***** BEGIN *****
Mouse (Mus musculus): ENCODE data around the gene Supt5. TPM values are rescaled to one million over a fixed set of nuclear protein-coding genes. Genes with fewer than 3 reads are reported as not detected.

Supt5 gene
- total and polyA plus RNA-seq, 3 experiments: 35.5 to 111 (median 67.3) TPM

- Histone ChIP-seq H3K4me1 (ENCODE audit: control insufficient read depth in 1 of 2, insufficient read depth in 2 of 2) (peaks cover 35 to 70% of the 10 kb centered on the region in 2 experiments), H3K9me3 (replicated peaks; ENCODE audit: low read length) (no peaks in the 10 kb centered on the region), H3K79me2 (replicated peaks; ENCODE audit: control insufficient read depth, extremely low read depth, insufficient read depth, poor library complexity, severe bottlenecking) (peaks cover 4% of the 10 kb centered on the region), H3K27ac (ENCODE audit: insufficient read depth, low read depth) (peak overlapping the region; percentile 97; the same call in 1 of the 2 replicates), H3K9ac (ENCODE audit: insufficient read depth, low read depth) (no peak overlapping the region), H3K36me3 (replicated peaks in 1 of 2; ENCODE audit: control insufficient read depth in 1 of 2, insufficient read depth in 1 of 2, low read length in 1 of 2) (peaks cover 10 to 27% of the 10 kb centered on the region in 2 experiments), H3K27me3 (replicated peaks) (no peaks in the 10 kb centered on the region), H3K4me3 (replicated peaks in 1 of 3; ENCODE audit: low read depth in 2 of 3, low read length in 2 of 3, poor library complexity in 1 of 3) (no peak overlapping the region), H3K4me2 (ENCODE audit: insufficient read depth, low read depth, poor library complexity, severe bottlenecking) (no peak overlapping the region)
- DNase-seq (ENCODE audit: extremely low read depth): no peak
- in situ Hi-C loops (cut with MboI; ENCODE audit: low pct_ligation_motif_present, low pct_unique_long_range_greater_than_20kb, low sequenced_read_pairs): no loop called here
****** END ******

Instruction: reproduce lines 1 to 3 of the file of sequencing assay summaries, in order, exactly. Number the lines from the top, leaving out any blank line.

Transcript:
Mouse (Mus musculus): ENCODE data around the gene Supt5. TPM values are rescaled to one million over a fixed set of nuclear protein-coding genes. Genes with fewer than 3 reads are reported as not detected.

Supt5 gene
- total and polyA plus RNA-seq, 3 experiments: 35.5 to 111 (median 67.3) TPM